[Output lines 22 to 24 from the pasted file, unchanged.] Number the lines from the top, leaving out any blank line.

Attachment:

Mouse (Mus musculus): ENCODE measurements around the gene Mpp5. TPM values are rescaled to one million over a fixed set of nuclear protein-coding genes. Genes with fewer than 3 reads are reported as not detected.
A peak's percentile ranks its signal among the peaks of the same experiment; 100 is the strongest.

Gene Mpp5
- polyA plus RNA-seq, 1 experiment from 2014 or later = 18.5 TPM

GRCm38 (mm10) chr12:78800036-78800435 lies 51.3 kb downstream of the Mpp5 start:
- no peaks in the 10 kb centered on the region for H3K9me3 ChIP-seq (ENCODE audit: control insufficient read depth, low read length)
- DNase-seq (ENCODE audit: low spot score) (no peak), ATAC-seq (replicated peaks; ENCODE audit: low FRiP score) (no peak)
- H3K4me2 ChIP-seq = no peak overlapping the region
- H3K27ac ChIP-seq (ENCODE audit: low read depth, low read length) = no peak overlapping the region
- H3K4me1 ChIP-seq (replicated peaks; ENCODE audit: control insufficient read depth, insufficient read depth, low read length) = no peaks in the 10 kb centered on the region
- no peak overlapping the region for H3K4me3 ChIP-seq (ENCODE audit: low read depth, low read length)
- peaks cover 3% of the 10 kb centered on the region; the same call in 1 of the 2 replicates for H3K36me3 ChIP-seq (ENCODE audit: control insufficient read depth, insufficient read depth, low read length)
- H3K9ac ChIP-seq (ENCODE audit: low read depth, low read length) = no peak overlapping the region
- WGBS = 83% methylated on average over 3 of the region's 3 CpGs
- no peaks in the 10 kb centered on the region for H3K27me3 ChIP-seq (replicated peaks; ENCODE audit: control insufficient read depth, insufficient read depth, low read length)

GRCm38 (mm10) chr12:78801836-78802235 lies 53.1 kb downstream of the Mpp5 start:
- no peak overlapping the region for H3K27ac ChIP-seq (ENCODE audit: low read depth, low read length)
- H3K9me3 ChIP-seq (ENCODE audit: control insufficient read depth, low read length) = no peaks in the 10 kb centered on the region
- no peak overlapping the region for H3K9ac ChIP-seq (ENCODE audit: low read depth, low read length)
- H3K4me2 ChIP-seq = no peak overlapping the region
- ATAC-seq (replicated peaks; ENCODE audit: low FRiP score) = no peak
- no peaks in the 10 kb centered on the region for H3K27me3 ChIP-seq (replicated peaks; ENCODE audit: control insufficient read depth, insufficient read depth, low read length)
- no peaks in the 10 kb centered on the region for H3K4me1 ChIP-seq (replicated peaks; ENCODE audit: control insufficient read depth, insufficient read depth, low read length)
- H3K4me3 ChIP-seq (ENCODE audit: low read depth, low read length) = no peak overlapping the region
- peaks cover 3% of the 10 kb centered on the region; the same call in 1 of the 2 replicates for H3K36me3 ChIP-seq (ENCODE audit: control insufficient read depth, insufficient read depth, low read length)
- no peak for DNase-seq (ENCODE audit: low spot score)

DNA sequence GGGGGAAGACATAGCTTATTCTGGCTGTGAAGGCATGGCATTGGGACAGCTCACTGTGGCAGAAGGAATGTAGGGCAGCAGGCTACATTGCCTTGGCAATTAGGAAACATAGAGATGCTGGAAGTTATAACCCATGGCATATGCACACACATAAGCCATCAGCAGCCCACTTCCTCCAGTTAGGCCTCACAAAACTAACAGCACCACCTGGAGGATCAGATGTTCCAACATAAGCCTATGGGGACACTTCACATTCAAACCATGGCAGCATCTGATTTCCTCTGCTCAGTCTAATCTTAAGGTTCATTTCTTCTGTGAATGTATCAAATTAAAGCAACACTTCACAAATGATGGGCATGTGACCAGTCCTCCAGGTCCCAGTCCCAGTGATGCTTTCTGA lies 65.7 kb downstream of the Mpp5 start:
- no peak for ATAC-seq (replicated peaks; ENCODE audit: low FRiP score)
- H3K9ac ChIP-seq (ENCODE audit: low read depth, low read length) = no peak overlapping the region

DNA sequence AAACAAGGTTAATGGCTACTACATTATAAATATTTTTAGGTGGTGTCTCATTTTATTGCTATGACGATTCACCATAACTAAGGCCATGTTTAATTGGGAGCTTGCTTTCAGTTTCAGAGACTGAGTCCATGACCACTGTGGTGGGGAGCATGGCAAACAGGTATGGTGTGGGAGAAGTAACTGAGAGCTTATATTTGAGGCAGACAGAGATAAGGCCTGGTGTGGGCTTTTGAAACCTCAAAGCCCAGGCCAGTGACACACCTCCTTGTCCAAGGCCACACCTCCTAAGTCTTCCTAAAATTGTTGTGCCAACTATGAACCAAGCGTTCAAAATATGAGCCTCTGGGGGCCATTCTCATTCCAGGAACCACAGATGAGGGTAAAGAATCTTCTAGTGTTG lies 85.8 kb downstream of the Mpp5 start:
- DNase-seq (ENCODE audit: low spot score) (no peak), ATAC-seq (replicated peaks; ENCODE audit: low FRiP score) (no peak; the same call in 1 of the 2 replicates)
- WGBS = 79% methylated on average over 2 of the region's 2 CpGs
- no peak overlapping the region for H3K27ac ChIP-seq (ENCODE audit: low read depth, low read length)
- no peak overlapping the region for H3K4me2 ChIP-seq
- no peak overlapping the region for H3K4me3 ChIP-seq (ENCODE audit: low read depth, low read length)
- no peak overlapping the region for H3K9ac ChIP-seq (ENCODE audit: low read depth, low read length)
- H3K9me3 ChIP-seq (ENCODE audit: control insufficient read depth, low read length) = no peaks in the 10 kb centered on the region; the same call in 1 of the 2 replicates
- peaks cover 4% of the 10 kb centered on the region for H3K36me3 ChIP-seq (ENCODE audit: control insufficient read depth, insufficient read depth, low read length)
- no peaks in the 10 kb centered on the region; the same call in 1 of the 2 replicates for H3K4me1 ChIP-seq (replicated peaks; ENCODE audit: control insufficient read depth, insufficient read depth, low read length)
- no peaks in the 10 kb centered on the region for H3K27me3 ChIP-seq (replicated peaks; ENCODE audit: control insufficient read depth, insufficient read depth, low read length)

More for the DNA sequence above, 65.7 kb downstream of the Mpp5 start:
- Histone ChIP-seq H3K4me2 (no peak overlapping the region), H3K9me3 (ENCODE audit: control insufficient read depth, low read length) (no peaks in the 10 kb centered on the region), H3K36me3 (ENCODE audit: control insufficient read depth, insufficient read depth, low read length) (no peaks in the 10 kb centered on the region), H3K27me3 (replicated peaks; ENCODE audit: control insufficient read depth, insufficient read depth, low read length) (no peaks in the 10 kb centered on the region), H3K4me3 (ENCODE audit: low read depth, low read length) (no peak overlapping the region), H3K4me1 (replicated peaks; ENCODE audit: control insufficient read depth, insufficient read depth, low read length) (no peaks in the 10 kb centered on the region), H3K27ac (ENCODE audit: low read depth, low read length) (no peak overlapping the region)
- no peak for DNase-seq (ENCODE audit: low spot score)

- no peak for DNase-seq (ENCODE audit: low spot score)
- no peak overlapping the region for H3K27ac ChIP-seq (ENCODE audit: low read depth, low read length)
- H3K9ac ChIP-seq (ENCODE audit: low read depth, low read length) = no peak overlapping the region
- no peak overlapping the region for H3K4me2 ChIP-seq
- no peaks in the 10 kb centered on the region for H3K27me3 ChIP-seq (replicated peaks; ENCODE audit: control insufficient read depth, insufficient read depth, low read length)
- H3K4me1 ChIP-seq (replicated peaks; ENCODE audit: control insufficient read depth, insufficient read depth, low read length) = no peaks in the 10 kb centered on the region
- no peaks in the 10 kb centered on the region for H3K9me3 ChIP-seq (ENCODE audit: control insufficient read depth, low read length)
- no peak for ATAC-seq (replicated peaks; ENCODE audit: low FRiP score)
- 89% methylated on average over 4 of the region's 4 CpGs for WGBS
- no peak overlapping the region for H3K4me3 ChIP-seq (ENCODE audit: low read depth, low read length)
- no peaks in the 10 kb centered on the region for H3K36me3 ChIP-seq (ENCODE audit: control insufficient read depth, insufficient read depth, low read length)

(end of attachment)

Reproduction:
- no peaks in the 10 kb centered on the region for H3K27me3 ChIP-seq (replicated peaks; ENCODE audit: control insufficient read depth, insufficient read depth, low read length)
- no peaks in the 10 kb centered on the region for H3K4me1 ChIP-seq (replicated peaks; ENCODE audit: control insufficient read depth, insufficient read depth, low read length)
- H3K4me3 ChIP-seq (ENCODE audit: low read depth, low read length) = no peak overlapping the region